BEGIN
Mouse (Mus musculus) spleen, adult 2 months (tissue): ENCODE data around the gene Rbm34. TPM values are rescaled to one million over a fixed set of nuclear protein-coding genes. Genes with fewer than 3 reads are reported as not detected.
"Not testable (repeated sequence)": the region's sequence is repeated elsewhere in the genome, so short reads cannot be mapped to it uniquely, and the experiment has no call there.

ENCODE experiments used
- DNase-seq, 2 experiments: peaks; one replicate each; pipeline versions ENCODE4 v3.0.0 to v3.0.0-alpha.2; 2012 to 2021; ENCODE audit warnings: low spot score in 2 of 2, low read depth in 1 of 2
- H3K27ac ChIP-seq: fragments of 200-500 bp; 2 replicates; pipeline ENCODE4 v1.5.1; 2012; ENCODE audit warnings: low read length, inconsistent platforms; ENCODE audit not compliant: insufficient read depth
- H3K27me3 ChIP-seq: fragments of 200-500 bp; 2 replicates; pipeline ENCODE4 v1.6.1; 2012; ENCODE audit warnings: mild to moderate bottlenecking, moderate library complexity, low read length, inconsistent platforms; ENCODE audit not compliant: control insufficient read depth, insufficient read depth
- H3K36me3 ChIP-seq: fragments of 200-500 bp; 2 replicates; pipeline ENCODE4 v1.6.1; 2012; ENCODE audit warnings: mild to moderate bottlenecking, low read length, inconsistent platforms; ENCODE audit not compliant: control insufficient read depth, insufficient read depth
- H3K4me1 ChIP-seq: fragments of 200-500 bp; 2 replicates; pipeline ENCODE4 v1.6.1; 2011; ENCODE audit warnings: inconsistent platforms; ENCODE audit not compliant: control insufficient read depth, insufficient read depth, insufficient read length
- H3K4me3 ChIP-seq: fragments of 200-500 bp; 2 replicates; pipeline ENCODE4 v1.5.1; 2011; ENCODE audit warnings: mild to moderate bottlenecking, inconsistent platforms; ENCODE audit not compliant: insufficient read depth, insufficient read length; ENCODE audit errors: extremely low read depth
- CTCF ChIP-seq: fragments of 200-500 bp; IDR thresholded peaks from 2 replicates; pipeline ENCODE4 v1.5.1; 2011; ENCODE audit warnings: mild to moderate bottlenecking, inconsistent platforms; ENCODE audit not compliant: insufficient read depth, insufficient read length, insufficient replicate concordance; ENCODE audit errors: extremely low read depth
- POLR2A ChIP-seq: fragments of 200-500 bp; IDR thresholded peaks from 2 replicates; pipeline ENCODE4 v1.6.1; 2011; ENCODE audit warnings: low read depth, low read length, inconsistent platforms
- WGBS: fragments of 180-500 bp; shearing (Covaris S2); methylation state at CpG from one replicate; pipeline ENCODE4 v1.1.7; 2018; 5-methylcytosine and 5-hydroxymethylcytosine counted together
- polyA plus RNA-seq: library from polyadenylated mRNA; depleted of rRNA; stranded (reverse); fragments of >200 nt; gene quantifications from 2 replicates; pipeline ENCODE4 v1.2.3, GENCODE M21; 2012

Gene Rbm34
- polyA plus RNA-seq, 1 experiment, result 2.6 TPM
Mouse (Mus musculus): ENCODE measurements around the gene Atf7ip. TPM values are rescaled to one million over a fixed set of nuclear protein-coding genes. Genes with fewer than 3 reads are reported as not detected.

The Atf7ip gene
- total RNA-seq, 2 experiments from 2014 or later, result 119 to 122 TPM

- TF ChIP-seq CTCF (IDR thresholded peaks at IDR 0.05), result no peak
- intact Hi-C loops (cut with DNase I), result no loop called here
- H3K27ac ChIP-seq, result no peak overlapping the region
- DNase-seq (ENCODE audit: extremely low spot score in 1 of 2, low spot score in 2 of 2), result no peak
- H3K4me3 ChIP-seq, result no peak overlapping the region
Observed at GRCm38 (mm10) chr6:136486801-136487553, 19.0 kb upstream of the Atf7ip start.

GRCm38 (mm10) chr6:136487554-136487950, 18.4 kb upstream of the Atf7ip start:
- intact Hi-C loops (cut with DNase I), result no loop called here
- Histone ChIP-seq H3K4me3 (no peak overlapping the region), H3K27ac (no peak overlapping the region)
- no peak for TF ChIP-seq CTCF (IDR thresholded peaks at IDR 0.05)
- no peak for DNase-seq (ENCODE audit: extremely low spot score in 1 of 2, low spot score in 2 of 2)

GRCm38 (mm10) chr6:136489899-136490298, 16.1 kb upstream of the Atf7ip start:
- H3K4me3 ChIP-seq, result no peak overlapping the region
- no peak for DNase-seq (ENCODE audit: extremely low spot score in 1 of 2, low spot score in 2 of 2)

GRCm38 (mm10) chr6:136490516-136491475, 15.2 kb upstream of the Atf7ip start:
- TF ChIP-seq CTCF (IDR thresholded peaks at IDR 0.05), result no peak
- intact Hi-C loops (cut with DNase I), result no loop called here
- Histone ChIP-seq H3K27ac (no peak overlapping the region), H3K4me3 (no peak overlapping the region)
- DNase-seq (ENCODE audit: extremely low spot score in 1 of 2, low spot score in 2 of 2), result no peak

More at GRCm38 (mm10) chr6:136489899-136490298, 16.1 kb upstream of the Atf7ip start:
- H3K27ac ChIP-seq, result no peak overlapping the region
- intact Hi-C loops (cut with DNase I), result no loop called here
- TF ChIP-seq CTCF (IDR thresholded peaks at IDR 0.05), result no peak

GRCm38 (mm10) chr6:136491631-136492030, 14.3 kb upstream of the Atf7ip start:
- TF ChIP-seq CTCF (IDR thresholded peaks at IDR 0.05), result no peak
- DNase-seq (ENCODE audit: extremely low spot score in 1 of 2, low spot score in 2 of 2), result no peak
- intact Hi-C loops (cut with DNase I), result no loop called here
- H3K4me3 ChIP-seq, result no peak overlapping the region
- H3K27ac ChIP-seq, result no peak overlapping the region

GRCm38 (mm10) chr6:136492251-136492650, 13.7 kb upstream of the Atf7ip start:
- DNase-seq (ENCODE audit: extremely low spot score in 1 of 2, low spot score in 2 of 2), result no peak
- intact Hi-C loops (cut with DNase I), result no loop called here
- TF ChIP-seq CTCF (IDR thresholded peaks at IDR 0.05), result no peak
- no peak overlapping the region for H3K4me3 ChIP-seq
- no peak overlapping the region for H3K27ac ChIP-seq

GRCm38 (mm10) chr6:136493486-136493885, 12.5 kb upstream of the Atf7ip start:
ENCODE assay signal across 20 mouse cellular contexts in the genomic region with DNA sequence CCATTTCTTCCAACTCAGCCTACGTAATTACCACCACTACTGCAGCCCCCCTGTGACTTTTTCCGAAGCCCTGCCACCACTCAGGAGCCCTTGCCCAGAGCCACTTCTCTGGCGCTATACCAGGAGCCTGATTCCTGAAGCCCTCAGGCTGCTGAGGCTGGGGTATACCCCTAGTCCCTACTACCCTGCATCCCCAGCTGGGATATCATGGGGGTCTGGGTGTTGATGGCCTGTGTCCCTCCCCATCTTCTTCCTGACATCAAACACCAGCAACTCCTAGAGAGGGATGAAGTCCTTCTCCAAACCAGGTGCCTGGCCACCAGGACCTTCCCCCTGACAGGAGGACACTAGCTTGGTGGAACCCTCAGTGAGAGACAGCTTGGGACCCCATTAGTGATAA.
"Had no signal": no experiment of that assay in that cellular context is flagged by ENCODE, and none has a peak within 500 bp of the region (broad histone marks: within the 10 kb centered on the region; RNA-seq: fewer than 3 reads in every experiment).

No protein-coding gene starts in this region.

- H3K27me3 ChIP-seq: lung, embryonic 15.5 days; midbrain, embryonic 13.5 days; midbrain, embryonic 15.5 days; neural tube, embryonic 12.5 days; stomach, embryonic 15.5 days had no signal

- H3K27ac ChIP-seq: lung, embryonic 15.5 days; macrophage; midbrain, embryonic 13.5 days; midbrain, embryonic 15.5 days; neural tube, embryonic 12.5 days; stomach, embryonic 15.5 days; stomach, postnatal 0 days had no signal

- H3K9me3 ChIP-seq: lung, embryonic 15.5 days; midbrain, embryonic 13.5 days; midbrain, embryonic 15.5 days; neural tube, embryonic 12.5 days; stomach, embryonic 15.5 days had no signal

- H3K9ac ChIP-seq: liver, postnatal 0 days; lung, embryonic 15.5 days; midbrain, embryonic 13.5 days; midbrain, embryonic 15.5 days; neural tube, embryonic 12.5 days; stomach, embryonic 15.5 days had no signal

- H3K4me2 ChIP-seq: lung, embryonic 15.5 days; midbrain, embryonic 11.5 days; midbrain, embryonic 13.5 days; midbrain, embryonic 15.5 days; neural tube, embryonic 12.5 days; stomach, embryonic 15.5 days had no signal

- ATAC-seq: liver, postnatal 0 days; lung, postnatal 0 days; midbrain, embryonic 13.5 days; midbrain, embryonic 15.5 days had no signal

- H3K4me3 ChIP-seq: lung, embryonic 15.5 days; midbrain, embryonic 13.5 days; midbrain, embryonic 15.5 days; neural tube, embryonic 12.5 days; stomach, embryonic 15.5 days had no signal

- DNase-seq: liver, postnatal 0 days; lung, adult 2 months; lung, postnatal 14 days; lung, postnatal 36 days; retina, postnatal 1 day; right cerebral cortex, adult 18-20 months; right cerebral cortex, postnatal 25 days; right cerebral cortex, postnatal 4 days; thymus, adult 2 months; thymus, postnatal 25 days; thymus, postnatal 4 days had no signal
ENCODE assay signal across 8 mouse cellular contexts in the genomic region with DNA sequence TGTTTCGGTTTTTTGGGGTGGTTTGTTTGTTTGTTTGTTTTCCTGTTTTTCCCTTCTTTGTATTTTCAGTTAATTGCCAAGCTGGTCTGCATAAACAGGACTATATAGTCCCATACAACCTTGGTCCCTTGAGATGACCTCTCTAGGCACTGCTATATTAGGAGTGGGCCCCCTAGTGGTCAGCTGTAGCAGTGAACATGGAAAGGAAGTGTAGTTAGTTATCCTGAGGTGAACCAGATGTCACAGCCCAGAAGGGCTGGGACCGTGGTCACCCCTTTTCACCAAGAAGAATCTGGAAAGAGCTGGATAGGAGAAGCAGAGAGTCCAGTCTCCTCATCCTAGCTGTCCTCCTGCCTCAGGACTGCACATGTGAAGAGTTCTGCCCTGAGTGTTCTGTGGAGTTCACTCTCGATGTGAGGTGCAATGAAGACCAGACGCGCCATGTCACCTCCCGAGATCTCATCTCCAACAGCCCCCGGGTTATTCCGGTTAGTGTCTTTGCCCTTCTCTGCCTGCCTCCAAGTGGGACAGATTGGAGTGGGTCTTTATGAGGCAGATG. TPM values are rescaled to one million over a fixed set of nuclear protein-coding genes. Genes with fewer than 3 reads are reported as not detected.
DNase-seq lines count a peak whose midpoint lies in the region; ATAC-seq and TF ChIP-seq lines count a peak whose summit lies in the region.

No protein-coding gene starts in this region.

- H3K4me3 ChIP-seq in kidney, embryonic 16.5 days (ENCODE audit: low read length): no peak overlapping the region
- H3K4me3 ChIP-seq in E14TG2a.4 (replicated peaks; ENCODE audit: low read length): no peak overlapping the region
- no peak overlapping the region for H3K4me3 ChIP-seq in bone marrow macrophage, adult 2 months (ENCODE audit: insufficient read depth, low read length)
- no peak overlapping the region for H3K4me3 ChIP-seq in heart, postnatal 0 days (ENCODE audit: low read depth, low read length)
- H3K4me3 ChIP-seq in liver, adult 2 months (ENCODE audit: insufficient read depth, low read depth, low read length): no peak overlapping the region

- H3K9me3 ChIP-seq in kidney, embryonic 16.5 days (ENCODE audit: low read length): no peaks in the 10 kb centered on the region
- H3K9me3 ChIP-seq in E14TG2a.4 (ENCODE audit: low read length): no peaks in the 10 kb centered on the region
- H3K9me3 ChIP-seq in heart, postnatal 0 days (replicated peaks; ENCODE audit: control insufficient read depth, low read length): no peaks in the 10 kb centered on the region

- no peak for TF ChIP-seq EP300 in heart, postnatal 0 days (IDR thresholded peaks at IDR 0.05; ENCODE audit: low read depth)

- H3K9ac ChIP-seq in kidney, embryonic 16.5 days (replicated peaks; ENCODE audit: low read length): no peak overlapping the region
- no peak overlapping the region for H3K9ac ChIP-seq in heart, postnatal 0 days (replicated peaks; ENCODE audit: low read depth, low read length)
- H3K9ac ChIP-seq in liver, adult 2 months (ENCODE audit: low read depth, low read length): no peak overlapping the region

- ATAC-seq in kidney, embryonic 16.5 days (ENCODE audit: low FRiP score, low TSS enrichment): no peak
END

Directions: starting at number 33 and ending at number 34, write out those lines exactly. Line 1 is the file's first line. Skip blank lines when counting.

GRCm38 (mm10) chr6:136490516-136491475, 15.2 kb upstream of the Atf7ip start:
- TF ChIP-seq CTCF (IDR thresholded peaks at IDR 0.05), result no peak